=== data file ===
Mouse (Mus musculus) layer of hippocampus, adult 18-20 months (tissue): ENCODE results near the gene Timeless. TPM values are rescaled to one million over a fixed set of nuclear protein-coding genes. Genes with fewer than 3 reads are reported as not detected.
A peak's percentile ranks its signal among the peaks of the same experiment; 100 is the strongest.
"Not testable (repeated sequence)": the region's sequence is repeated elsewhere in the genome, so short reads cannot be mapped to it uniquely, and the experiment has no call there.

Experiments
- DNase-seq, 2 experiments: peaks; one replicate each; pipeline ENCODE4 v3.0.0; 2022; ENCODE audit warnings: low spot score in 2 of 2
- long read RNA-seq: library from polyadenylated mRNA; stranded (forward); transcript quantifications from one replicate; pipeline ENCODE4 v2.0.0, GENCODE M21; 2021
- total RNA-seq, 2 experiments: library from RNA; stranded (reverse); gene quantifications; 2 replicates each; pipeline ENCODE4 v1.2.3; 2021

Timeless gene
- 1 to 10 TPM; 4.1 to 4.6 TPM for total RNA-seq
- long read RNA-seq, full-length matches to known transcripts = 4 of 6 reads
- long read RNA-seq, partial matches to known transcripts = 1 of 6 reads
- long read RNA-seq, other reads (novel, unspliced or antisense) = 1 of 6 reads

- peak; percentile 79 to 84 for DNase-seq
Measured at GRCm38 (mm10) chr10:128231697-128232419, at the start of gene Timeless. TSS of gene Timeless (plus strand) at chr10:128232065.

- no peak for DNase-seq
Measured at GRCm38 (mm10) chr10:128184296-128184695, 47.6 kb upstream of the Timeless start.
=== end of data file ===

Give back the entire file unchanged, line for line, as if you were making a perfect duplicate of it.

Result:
Mouse (Mus musculus) layer of hippocampus, adult 18-20 months (tissue): ENCODE results near the gene Timeless. TPM values are rescaled to one million over a fixed set of nuclear protein-coding genes. Genes with fewer than 3 reads are reported as not detected.
A peak's percentile ranks its signal among the peaks of the same experiment; 100 is the strongest.
"Not testable (repeated sequence)": the region's sequence is repeated elsewhere in the genome, so short reads cannot be mapped to it uniquely, and the experiment has no call there.

Experiments
- DNase-seq, 2 experiments: peaks; one replicate each; pipeline ENCODE4 v3.0.0; 2022; ENCODE audit warnings: low spot score in 2 of 2
- long read RNA-seq: library from polyadenylated mRNA; stranded (forward); transcript quantifications from one replicate; pipeline ENCODE4 v2.0.0, GENCODE M21; 2021
- total RNA-seq, 2 experiments: library from RNA; stranded (reverse); gene quantifications; 2 replicates each; pipeline ENCODE4 v1.2.3; 2021

Timeless gene
- 1 to 10 TPM; 4.1 to 4.6 TPM for total RNA-seq
- long read RNA-seq, full-length matches to known transcripts = 4 of 6 reads
- long read RNA-seq, partial matches to known transcripts = 1 of 6 reads
- long read RNA-seq, other reads (novel, unspliced or antisense) = 1 of 6 reads

- peak; percentile 79 to 84 for DNase-seq
Measured at GRCm38 (mm10) chr10:128231697-128232419, at the start of gene Timeless. TSS of gene Timeless (plus strand) at chr10:128232065.

- no peak for DNase-seq
Measured at GRCm38 (mm10) chr10:128184296-128184695, 47.6 kb upstream of the Timeless start.